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Great Conductors Of The 20th Century: Felix WEINGARTNER
Ludwig van BEETHOVEN (1770-1827)

Die Geschöpfe des Prometheus, Op. 43 – Overturea (1801) [4’37]. Symphony No. 2 in D, Op. 36b (1802) [29’41].
Hector BERLIOZ (1803-1869)

Les Troyens – Marche troyennec [4’45].
Carl Maria von WEBER (1786-1826)
Aufforderung zum Tanz, J260d (1819) [9’08].
Johannes BRAHMS (1833-1897)

Symphony No. 3 in F, Op. 90e (1883) [39’48].
Wolfgang Amadeus MOZART (1756-1791)

Symphony No. 39 in E flat, K543f (1788) [24’44].
Richard WAGNER (1813-1883)

Rienzi (1842) – Overturec [9’58]. Siegfried Idyllg (1870) [15’41].
Franz LISZT (1811-1886)

Les Préludes, S97h (1848) [14’43]. Mephisto Waltz No. 1 (Der Tanz in der Dorfschenke), S110/2h (1861) [10’38].
aWiener Philharmoniker, bhLondon Symphony Orchestra, cOrchestre de la Société des Concerts du Conservatoire, defgLondon Philharmonic Orchestra /Felix Weingartner.
Rec. aMusikverein, Vienna, on February 25th, 1936, Abbey Road Studios on bMarch 2nd, 1938, October eg6th, d7th, g8th, 1938, cThéâtre Pigalle, Paris, on July 31st, 1939, Kingsway Hall, London, on February f26th, h28th, 1940. ADD
EMI-IMG 5 75965-2 [78’04 + 76’23]
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Bravo to EMI for putting together such a fascinating twofer. I well remember my first acquaintance with Weingartner’s recordings (an HMV RLS release, I believe, a boxed set with a very lurid green cover). This set acts as a timely reminder of Weingartner’s greatness.

Felix Weingartner was born in 1863, studying in Graz and then Leipzig (with Reinecke). He succeeded Mahler at the Vienna Opera (only for three years), but held his ties with the Vienna Philharmonic until 1927. He met Wagner (fleetingly). Weingartner died in Winterthur in 1942.

Weingartner was much associated with Beethoven (even publishing a book, ‘On Conducting and On the Performance of Beethoven’s Symphonies’) so it is entirely apt that the set begins with two works by the Master. Prometheus opens in a perhaps (these days) weighty (nay, portentous) fashion – yet how this contrasts effectively with the scampering violins of the main body of the Overture! Perhaps the fortes could have a touch more vim, but this remains an arresting reading. Christopher Dyment’s annotations tell us that this take has only previously been available in Japan – we should be grateful to be able to hear it.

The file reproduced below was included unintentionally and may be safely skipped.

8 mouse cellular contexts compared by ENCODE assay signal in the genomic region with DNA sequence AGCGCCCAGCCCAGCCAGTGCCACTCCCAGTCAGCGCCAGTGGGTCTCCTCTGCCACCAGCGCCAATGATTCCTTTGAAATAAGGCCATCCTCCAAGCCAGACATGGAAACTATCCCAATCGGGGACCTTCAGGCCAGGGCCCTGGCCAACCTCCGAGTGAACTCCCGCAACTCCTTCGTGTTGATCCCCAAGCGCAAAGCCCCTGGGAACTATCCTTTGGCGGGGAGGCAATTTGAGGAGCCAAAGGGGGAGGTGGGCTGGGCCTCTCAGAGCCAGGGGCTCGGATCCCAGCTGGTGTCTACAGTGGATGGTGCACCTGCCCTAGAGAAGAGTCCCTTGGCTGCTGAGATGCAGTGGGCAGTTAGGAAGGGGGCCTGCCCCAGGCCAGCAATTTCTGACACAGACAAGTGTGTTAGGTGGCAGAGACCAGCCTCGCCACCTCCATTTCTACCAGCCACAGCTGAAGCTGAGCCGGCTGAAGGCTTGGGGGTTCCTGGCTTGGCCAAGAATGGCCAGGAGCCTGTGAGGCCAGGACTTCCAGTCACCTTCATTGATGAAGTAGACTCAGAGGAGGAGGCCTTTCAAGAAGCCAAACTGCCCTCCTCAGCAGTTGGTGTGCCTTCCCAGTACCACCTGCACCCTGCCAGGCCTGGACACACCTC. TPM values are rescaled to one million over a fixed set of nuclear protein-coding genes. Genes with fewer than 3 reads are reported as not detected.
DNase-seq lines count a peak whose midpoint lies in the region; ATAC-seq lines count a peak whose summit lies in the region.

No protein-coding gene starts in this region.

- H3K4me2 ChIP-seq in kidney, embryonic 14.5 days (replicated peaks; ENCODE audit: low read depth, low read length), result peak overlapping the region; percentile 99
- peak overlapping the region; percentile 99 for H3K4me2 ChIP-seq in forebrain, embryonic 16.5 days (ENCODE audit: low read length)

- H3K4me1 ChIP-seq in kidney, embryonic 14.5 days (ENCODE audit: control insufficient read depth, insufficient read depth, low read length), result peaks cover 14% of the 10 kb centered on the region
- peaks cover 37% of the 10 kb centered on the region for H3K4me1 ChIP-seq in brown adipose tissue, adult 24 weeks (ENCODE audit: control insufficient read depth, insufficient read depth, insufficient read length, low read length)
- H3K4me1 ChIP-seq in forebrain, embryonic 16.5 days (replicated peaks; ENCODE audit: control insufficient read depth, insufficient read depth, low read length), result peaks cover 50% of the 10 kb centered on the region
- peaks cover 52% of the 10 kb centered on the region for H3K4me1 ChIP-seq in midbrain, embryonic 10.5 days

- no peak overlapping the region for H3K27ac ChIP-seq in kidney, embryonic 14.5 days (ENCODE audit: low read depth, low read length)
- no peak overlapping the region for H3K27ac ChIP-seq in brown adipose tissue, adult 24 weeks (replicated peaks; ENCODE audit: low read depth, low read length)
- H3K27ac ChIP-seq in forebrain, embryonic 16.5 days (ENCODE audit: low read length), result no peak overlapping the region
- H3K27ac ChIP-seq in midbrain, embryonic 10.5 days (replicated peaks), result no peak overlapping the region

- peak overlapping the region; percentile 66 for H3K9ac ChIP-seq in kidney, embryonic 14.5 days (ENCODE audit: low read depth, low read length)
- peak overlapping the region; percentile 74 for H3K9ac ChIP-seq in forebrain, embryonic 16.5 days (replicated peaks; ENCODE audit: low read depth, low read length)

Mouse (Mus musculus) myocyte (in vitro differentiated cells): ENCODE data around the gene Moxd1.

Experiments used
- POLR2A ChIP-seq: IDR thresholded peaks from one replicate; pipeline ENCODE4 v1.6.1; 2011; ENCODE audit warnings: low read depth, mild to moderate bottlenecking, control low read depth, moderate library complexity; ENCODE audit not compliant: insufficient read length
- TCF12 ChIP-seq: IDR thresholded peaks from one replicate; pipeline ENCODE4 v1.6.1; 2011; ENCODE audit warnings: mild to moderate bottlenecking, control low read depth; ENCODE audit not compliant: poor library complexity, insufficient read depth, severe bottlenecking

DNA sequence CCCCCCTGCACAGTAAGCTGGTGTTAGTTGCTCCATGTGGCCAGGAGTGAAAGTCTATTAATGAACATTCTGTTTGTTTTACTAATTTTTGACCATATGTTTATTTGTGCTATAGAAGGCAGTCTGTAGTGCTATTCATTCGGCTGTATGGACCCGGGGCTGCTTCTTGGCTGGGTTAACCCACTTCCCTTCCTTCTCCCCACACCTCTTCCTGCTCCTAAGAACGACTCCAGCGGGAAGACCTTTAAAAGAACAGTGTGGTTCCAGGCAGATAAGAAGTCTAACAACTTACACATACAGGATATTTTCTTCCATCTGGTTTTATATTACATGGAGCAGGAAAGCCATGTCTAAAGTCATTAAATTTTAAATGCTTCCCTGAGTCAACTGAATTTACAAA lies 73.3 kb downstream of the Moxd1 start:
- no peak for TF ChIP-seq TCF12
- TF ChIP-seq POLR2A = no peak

Weingartner attacks Beethoven’s Second Symphony as if he had never heard any argument against it being one of the greatest of that composer’s symphonic canon. There is an energy to the Adagio molto introduction that is lacking (in this measure, at least) in every single other account I have ever heard, an energy that spills over unstoppably into the Allegro con brio, making the contrasting, ‘wind-band march’ arpeggios all the more effective. The first movement leaves the listener breathless – yet this is breathless with admiration, rather than short-windedness. Occasionally one feels that if this had been with the Vienna Philharmonic such moments as a certain blurring of cellos and basses at 6’57 would not have occurred, but this remains an involving experience. Some may find the Larghetto a little unyielding (there is something of a 3/8 March about it) – no such caveats about the Scherzo, which dances along. More, Weingartner brings out the modernism of Beethoven’s juxtapositions, emphasising the freshness of invention. The occasional scrappiness in the finale is more than adequately compensated for by the orchestra’s way with trills, which positively buzz with energy.

The Berlioz Marche troyenne works quite well. It just sounds as if Weingartner is trying to impose hoch-Deutsch ideals on music with a fundamentally Gallic heart. The Weber (Aufforderung zum Tanz) begins with a simply superb cello solo (LPO this time). Some of the main body of the work tends towards the scrappy, but there is plenty of spirit in evidence.